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Prospective surveillance study of severe hyperbilirubinaemia in the newborn in the UK and Ireland
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  1. Donal Manning1,
  2. Peter Todd1,
  3. Melanie Maxwell2,
  4. Mary Jane Platt3
  1. 1
    Department of Paediatrics, Arrowe Park Hospital, Wirral, Merseyside, UK
  2. 2
    Clinical Practice Research Unit, Arrowe Park Hospital, Wirral, Merseyside, UK
  3. 3
    Division of Public Health, University of Liverpool, Liverpool, UK
  1. Donal Manning, Department of Paediatrics, Arrowe Park Hospital, Wirral, Merseyside CH49 5PE, UK; donal.manning{at}whnt.nhs.uk

Abstract

Objectives: To determine the incidence of severe hyperbilirubinaemia in the newborn, and to identify associated clinical and demographic variables, and short-term outcomes.

Design: Prospective, population-based study.

Setting: UK and Republic of Ireland, between 1 May 2003 and 31 May 2005.

Participants: Infants in the first month of life with severe hyperbilirubinaemia (maximum unconjugated serum bilirubin ⩾510 μmol/l).

Results: 108 infants met the case definition, 106 from the UK and 2 from the Republic of Ireland. The UK incidence of severe hyperbilirubinaemia was 7.1/100 000 live births (95% CI 5.8 to 8.6). Only 20 cases presented in hospital; 88 were admitted with severe jaundice. 64 (60.4%) cases were male, and 56 (51.8%) were of ethnic minority origin. 87 (80.5%) cases were exclusively breast fed. Co-morbidity included haemolysis, dehydration, infection and bruising. 14 infants showed evidence of bilirubin encephalopathy, of whom 3 died. The UK incidence of bilirubin encephalopathy was 0.9/100 000 live births (95% CI 0.46 to 1.5).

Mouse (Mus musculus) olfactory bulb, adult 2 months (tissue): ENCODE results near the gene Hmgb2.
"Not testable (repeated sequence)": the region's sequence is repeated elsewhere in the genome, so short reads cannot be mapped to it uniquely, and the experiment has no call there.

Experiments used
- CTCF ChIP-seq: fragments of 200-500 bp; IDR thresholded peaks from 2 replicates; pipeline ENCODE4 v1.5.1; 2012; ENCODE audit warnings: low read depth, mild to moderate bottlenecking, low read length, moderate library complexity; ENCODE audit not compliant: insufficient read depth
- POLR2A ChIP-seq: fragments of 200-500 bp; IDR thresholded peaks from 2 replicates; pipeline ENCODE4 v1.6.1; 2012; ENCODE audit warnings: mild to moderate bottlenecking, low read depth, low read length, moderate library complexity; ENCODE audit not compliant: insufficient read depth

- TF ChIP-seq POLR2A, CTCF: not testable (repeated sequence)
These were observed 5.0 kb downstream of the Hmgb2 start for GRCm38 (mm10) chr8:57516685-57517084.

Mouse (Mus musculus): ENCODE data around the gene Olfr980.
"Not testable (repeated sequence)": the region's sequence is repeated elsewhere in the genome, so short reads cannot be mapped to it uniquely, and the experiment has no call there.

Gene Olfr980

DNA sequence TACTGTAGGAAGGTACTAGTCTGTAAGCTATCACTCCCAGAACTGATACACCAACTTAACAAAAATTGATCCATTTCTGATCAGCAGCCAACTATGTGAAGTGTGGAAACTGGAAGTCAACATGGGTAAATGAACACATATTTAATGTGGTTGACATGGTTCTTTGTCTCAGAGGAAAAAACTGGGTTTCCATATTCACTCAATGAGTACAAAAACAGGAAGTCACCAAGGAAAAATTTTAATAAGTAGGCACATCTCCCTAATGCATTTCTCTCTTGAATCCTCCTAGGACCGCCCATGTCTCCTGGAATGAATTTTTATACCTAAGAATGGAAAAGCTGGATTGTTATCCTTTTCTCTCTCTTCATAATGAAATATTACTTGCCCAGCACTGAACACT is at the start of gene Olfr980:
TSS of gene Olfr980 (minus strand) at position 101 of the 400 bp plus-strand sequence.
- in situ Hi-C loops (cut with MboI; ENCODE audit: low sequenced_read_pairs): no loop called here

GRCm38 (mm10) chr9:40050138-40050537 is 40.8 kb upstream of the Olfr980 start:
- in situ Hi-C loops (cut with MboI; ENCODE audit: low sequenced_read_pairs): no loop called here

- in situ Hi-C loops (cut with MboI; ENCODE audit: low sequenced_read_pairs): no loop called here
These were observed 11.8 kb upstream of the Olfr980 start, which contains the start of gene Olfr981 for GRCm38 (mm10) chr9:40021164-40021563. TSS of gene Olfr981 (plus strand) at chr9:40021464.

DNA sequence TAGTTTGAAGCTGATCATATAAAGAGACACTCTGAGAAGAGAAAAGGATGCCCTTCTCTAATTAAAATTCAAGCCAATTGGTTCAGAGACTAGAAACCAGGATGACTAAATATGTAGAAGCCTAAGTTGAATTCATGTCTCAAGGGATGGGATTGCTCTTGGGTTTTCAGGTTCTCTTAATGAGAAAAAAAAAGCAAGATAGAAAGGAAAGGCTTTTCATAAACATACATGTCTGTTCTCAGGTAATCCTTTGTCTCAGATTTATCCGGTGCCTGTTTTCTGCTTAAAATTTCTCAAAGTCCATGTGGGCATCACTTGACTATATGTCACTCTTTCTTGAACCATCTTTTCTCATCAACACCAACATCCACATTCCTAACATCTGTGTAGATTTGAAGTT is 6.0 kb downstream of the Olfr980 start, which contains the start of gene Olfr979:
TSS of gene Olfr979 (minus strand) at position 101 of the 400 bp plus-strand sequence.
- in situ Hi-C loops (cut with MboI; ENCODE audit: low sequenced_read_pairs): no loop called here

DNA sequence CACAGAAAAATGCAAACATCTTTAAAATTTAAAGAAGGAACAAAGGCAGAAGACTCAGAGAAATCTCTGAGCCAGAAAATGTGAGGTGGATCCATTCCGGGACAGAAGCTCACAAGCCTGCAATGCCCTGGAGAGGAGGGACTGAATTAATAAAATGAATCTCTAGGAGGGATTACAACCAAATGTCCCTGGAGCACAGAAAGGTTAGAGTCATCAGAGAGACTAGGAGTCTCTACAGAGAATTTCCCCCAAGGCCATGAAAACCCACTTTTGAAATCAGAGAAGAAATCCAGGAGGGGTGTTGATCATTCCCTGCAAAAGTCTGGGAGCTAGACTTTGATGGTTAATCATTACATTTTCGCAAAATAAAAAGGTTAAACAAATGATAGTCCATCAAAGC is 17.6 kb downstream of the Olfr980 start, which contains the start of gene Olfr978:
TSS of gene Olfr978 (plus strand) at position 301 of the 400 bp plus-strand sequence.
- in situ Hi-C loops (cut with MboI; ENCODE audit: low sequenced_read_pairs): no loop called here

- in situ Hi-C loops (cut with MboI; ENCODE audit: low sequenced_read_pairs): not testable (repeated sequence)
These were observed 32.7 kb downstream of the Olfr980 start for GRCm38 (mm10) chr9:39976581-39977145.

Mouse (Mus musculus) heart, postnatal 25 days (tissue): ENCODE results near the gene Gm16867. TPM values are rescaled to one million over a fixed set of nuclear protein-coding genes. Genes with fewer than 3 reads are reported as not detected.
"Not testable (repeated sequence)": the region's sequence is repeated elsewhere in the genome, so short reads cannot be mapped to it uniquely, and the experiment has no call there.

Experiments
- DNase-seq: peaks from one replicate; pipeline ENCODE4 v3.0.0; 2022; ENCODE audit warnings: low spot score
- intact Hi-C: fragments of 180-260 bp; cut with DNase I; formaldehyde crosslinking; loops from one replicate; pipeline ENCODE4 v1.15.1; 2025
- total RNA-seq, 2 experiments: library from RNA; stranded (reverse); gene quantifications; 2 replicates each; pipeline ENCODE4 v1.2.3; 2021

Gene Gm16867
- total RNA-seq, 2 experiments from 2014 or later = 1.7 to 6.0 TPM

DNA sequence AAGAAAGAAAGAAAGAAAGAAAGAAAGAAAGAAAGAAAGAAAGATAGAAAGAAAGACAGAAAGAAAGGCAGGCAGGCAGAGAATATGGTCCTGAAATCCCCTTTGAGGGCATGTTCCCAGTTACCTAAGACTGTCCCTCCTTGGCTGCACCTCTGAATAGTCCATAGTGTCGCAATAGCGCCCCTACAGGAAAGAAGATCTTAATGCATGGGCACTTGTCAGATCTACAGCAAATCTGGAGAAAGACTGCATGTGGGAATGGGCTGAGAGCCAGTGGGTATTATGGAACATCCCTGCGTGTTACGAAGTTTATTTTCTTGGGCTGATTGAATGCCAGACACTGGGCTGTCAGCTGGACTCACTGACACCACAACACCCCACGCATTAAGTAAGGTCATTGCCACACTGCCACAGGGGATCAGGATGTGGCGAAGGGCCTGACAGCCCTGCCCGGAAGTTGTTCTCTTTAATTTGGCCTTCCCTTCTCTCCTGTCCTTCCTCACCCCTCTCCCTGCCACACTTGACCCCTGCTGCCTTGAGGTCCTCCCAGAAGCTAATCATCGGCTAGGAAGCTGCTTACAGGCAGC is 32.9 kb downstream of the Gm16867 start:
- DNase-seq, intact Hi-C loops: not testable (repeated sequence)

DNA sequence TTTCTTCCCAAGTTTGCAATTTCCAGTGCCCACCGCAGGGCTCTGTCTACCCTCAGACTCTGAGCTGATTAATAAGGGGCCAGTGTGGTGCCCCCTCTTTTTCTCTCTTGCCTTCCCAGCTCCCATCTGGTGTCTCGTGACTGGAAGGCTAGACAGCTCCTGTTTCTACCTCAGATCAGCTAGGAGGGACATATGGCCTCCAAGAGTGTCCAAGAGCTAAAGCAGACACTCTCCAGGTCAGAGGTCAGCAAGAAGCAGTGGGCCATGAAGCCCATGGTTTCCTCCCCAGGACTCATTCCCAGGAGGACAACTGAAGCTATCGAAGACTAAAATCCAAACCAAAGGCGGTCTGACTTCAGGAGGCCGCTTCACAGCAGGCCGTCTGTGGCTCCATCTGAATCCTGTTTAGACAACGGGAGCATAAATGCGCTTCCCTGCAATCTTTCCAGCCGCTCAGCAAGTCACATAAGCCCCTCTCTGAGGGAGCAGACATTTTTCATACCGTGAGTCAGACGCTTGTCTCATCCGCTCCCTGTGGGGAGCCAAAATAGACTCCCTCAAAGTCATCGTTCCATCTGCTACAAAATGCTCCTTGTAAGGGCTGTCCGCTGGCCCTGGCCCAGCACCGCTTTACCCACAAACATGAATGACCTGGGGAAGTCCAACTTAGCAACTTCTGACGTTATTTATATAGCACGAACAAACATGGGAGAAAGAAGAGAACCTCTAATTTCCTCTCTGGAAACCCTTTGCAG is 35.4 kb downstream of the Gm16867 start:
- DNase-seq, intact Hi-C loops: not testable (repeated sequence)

Conclusions: This is the first large, prospective, population-based study of the incidence of severe hyperbilirubinaemia in the newborn. The clinical and demographic associations, and short-term outcomes identified, are the same as those reported recently in North America and Europe.

  • Hyperbilirubinaemia
  • neonate
  • bilirubin encephalopathy
  • kernicterus
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Footnotes

  • This study was funded by Wirral Hospital NHS Trust and Wirral Hospital Neonatal Unit Endowment Fund. The funders had no involvement in study design, in collection, analysis or interpretation of the data, in the writing of the paper, or in the decision to submit the paper for publication.

  • Competing interests: None.

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